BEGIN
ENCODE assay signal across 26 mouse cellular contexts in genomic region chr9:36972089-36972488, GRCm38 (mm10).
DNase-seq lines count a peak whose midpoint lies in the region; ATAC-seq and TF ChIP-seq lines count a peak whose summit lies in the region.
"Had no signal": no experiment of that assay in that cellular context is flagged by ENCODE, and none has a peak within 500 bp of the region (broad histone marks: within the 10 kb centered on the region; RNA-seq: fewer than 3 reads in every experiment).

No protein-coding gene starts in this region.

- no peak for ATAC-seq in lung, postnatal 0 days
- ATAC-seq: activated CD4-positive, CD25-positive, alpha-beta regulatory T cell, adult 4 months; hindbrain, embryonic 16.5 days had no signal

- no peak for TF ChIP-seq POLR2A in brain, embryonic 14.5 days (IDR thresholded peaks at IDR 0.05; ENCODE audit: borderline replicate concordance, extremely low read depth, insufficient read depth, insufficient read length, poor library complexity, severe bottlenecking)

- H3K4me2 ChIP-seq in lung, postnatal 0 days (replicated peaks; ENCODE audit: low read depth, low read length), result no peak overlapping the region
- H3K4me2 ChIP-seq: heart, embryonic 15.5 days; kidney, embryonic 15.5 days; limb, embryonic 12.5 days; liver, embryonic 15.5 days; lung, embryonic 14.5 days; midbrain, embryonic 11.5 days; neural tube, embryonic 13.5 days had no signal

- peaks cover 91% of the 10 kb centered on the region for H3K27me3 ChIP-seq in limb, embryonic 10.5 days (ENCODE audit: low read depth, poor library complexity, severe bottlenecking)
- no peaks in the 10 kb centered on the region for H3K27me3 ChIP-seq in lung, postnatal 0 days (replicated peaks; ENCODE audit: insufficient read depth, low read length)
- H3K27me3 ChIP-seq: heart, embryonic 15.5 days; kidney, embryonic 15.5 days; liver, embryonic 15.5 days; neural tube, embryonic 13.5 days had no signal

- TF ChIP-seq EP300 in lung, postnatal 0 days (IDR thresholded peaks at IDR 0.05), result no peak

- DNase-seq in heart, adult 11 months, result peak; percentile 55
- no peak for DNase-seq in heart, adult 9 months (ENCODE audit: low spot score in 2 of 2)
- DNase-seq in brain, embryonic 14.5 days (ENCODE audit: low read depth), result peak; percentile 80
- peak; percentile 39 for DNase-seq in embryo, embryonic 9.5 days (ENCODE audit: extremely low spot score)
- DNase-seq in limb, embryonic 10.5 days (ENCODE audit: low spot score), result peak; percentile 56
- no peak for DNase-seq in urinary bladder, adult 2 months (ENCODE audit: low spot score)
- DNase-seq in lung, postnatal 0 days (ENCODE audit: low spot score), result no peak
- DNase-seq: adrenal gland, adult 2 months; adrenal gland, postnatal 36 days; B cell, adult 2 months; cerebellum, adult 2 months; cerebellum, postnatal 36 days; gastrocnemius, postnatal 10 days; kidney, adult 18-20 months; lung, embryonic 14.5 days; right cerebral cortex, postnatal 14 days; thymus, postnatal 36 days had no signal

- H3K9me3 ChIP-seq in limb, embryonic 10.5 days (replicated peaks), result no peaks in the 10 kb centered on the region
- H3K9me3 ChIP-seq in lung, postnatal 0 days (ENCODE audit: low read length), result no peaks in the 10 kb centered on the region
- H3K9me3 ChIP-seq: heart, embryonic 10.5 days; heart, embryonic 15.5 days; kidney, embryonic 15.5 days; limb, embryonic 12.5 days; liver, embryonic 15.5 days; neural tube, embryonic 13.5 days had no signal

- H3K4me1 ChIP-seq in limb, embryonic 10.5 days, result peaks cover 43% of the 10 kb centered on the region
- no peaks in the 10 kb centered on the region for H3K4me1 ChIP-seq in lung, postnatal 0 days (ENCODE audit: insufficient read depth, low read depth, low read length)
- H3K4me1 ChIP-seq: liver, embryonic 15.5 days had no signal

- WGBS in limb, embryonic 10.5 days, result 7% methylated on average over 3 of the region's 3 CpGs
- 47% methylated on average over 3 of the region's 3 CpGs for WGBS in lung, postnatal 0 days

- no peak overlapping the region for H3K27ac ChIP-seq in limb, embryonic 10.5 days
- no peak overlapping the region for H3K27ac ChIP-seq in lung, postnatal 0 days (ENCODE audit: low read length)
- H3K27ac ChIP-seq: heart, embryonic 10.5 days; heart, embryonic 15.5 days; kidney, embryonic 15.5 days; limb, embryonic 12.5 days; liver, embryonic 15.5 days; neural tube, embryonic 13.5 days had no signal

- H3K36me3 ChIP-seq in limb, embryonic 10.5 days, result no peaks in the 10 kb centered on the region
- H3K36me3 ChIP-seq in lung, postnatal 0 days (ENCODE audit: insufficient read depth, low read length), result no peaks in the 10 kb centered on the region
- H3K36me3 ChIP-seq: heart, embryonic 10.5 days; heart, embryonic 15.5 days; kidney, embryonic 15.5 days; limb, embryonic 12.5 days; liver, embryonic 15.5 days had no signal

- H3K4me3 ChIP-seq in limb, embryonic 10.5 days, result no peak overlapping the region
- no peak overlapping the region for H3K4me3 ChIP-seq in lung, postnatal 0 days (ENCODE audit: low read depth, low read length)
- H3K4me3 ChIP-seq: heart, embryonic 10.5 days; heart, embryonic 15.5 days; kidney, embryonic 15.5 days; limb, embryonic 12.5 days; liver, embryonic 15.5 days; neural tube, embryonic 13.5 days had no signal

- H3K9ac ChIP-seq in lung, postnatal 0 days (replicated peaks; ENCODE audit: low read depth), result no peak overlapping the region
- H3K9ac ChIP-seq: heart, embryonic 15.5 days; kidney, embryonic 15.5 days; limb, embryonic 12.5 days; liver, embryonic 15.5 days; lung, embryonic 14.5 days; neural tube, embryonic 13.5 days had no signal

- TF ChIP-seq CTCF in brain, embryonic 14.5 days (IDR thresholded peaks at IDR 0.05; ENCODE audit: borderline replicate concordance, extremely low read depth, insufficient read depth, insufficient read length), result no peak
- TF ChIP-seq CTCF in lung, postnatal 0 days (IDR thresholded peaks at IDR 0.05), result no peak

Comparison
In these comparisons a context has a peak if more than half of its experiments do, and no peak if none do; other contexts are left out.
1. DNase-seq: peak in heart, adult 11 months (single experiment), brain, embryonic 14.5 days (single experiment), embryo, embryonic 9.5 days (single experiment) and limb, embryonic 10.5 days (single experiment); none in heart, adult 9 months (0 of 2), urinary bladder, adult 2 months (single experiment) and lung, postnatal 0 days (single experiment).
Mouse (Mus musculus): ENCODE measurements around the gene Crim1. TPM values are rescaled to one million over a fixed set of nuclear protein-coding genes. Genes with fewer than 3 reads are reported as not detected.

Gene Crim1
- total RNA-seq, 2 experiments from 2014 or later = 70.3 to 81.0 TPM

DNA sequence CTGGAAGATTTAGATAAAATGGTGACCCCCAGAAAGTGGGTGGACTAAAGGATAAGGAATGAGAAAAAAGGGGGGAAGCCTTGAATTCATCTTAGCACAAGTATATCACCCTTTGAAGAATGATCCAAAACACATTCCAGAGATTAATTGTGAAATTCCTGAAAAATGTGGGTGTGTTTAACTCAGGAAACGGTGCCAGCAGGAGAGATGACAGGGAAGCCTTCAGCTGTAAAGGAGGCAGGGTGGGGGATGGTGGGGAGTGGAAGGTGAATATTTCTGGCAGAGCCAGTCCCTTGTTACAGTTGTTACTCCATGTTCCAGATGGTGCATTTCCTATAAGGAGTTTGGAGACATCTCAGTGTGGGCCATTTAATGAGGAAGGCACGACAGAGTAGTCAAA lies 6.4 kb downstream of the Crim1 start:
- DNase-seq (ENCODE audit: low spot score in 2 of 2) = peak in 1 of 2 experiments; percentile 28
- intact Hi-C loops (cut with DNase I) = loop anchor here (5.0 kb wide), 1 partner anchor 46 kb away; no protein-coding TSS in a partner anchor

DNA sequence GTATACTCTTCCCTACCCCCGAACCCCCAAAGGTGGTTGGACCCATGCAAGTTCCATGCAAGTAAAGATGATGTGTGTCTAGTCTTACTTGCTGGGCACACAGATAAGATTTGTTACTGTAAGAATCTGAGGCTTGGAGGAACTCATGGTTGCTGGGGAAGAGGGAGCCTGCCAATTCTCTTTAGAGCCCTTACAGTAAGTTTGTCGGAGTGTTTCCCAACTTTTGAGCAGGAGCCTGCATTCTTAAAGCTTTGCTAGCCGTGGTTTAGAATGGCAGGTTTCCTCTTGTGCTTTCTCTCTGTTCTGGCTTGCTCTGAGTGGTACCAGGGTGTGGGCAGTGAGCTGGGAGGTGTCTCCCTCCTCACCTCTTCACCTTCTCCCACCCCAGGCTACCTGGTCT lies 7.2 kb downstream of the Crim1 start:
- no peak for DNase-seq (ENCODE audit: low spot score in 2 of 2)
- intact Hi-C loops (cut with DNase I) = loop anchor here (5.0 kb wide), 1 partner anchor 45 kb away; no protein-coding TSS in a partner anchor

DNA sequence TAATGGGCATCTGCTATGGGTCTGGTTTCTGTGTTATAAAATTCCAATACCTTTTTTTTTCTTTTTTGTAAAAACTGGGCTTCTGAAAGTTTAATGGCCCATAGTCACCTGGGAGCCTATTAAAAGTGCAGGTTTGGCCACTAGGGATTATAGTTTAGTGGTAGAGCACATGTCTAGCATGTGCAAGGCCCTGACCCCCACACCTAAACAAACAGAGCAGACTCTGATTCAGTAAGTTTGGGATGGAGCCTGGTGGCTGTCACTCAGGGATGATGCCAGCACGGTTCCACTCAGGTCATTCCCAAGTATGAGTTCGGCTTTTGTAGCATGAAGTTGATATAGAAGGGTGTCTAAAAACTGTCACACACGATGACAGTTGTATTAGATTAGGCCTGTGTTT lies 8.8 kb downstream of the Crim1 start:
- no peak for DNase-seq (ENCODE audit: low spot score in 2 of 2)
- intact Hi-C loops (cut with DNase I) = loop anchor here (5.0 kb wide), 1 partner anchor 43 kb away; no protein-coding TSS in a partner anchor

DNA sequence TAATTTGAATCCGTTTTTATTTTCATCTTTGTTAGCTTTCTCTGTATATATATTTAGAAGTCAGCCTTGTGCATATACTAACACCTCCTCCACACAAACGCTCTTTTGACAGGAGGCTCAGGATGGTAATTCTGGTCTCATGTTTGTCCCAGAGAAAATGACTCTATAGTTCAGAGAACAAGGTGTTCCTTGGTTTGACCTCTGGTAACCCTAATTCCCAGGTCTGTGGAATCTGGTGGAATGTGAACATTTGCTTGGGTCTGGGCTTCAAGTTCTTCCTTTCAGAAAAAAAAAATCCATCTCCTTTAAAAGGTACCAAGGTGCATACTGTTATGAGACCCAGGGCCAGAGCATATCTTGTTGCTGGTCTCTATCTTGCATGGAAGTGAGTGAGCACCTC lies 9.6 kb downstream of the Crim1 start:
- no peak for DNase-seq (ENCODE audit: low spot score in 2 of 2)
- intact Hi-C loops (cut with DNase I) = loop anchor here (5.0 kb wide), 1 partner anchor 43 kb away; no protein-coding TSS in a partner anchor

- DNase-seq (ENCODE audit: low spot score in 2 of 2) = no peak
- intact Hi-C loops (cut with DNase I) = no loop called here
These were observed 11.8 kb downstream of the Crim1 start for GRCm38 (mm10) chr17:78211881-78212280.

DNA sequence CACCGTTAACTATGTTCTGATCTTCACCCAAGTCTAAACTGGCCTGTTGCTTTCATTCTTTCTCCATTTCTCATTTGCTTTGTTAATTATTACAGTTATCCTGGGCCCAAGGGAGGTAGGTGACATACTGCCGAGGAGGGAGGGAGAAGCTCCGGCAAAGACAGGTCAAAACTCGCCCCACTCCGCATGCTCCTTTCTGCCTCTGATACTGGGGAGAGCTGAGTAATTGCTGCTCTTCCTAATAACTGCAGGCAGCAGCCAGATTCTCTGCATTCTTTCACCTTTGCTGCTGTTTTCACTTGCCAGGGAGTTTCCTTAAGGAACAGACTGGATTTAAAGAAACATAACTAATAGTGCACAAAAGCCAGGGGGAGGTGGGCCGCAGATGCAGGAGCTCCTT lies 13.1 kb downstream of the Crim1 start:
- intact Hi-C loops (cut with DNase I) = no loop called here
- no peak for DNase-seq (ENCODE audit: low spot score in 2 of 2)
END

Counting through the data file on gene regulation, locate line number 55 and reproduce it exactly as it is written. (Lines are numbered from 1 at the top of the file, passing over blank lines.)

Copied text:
DNA sequence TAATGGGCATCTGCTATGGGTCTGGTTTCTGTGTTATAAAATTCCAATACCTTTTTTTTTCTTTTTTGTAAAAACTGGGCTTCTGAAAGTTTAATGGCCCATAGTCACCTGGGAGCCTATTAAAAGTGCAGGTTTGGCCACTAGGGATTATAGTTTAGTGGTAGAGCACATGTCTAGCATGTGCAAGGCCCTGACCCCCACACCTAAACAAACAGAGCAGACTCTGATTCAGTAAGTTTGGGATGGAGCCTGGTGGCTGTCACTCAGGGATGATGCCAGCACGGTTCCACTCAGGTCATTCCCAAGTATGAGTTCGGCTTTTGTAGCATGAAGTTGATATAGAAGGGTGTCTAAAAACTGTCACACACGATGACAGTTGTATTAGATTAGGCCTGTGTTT lies 8.8 kb downstream of the Crim1 start: